Planet-Hunter search for Earth 2.0 NASA’s new mission

What we have found so far ?

Until 25 years ago we didn’t knew any other planets anywhere in the universe. With the help of Kepler Space Telescope, astronomers now know of over 3500 exoplanets between 300 and 3000 light years away. This finding is about to reach 20000 by 2020, thanks to Transiting Exoplanet Survey Satellite (TESS). This satellite is due to launch into space by SpaceX Falcon 9 rocket from Cape Canaveral, Florida on April 16 2018.

TESS by NASA [source Astrobiology Magazine]
What could be found ?

TESS is more capable than Kepler and will find exoplanets and other data about them. Based on data by Kepler by going around about 150,000 stars in a very small area of our own Milky Way Galaxy, astronomers estimate that there could be 100 billion exoplanets out there.

TESS Camera
TESS Camera [source NASA ]
It was planned long ago by Massachusetts Institute of Technology (MIT) originally using seed funding from Google. It will be first time that astronomers will be able to get accurate data on sizes, masses and ages of Earth like planets. “We expect TESS will discover a number of planets whose atmospheric compositions hold potential clues to the presence of the life, which could be precisely measured by future observers,” George Ricker, TESS principal investigator at MIR’s Kavli Institute of Astrophysics and Space Research in Cambridge, which is leading the mission.

Kepler vs TESS

Kepler created a huge database long ago which is still used by Google’s AI team to discover new exoplanets, in 2013 its motors got damaged and was no longer to orient itself. Even if it could survived it was due to run-out of fuel this year.

Kepler had a very specific way of looking for exoplanets in its first phase; it started at one small patch of the sky near the constellation of Lyra. Tess has different strategy, its going to study the whole sky.

The location where it will search for exoplanets

TESS will look at stars less than 300 light years away and 30 to 100 times brighter than Kepler’s targets, this is the first two year task of TESS. The light from the exoplanets can help astronomers determine its mass, density and atmospheric composition, and whether there’s any water in its atmosphere.

It will divide the sky into two areas, south for the first year and north for the second year and splice each area into 13 sectors. It will look at each sector in turn, for 27 days each, in the hope of capturing transiting planets. The TESS will study 85% of the sky, which is about 350 times more sky than kepler observed.

The Technology behind TESS

It has incredible cameras, each ultra-wide angle camera has seven lenses to bring the stars into focus, can see a 24 degree-wide square of sky, and has 16.8 megapixel detector behind it.

“CCDs that you can go out and buy are very thin, just two or three microns,” Ricker.” The TESS CCDs are 100 microns thick so they can get near-infrared light and they’re about 100 times better than one in your iPhone.”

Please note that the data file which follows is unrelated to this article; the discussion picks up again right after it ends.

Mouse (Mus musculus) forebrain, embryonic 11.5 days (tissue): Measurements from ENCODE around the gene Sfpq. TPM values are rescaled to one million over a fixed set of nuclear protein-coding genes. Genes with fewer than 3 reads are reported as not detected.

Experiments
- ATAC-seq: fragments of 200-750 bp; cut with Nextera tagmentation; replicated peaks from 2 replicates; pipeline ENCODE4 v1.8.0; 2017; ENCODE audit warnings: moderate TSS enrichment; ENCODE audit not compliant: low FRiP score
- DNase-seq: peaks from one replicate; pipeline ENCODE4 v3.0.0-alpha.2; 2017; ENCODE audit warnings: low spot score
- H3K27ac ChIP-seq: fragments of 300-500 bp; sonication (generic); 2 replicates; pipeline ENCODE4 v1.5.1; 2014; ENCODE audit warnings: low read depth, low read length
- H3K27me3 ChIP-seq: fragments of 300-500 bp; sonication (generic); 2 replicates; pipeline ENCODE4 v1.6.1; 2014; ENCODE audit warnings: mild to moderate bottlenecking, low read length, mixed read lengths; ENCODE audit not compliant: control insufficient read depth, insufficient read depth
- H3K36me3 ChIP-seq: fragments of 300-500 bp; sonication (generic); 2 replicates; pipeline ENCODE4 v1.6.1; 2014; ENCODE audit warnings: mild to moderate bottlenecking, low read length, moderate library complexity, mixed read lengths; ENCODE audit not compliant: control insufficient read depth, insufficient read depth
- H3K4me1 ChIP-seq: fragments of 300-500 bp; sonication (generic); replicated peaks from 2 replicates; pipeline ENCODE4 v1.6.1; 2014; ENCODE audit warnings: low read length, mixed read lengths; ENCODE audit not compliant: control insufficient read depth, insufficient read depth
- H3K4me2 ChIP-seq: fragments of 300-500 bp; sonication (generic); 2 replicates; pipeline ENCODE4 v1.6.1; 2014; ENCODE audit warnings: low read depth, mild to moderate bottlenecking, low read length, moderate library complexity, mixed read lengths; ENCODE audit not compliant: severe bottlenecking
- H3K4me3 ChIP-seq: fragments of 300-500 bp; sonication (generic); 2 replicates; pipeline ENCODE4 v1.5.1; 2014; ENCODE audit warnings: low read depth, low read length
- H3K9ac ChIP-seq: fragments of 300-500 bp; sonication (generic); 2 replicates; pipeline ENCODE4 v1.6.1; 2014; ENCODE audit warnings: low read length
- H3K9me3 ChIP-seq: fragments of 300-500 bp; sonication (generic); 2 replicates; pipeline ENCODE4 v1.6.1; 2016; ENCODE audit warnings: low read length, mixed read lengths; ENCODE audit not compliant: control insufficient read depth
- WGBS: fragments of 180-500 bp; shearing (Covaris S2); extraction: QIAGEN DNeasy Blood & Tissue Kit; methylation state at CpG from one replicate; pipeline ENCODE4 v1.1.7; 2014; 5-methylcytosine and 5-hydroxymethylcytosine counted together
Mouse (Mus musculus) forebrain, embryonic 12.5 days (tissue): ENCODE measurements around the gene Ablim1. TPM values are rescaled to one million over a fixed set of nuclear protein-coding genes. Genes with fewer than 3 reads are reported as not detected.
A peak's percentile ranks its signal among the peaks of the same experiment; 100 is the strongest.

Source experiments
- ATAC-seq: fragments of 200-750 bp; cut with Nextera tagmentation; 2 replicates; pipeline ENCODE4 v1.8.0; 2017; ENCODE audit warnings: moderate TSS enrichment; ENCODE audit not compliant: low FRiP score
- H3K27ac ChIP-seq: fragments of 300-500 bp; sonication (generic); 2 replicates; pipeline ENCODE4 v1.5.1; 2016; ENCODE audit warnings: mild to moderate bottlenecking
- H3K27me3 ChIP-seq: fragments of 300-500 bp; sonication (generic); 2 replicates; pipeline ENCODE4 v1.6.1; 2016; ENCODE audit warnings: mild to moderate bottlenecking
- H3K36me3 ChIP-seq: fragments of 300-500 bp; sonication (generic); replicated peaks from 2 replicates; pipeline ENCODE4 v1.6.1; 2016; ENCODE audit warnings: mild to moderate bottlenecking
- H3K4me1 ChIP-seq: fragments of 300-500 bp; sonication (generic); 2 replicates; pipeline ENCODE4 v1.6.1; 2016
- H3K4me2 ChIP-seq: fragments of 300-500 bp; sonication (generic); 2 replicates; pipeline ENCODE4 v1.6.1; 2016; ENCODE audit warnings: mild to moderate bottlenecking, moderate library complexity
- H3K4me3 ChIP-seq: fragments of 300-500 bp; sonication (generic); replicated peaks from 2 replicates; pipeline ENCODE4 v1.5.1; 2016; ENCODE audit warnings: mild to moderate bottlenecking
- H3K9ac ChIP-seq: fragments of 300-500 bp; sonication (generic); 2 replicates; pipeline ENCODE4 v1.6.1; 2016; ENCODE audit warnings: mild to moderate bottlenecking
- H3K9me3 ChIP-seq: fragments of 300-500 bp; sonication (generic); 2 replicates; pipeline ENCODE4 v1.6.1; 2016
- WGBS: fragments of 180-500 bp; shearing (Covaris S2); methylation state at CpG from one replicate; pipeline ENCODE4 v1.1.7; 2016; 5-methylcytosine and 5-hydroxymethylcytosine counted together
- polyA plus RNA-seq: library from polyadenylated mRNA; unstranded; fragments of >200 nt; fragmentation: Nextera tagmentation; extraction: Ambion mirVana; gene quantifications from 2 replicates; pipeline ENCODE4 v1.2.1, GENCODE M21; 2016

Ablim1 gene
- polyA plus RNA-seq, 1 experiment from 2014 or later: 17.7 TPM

It will sit in high-earth, highly elliptical orbit where it will stable for a decade. When TESS swings past Earth every 13.7 days it will begin a three hour downlink of all its data to the NASA Deep Space Network.

How TESS will identify exoplanets ?

The method will be same as of Kepler the transition method, in this method when a planet passes in front of its star, it causes a periodic and regular dip in the star’s brightness, which TESS will detect.

There is one huge limiting factor on what TESS, and any orbiting space telescope, can see is line of sight. In our solar system all planets are generally on the same plane as one another but TESS will only ever find exoplanets whose orbits happen to be perfectly aligned with its point of view.

TESS and JWST will work together

TESS will largely compile an interstellar to-do list for the much more advanced James Webb Space Telescope (JWST). “The JWST is a very large telescope with a set of mirrors 6.5m across, so it’s capable of capturing much more light than TESS,” Paul Hertz, director Astrophysics Division at NASA Headquarters in Washington. “The JWST has spectrometers that can split-up the light and see what kinds of gases are in the atmosphere of planets.”

When the JWST was first conceptualised, not a single exoplanet had been discovered. However this planned event took a knock when JWST had its launch date pushed back from June 2019 to 2020.

Future Planet Seekers

Planetary Transits and Oscillations of Stars (PLATO), an array of 26 small telescope that the European Space Agency plans to launch in 2026. On its four or eight years mission while orbiting 1.5 million km beyond Earth, PLATO will focus on finding Earth-sized planets and super-Earths orbiting Sun-like stars in the habitable zone. It will measure the radii, masses and ages of planets, and even study seismic activity in their host stars.

Exoplanets Missions
Exoplanets Missions [source NASA ]
After PLATO the next generation Wide Field Infrared Survey Telescope (WFIRST) will succeed JWST and tentatively planned to start in the mid 2020. It will have an advanced coronagraph that can study nearby exoplanets.

“There are 100 stars within 20 light years of Earth that likely have planets,” Jeff Volosin, TESS project manager, NASA’s Goddard Space Flight Centre, Greenbelt, Maryland. “If robotic missions could travel at 20% of the speed of light, something that might be possible by the 22nd century, there’s a high probability that many of the stars and planets that will be targeted will be those that TESS is about to find.”

Information source from Techradar

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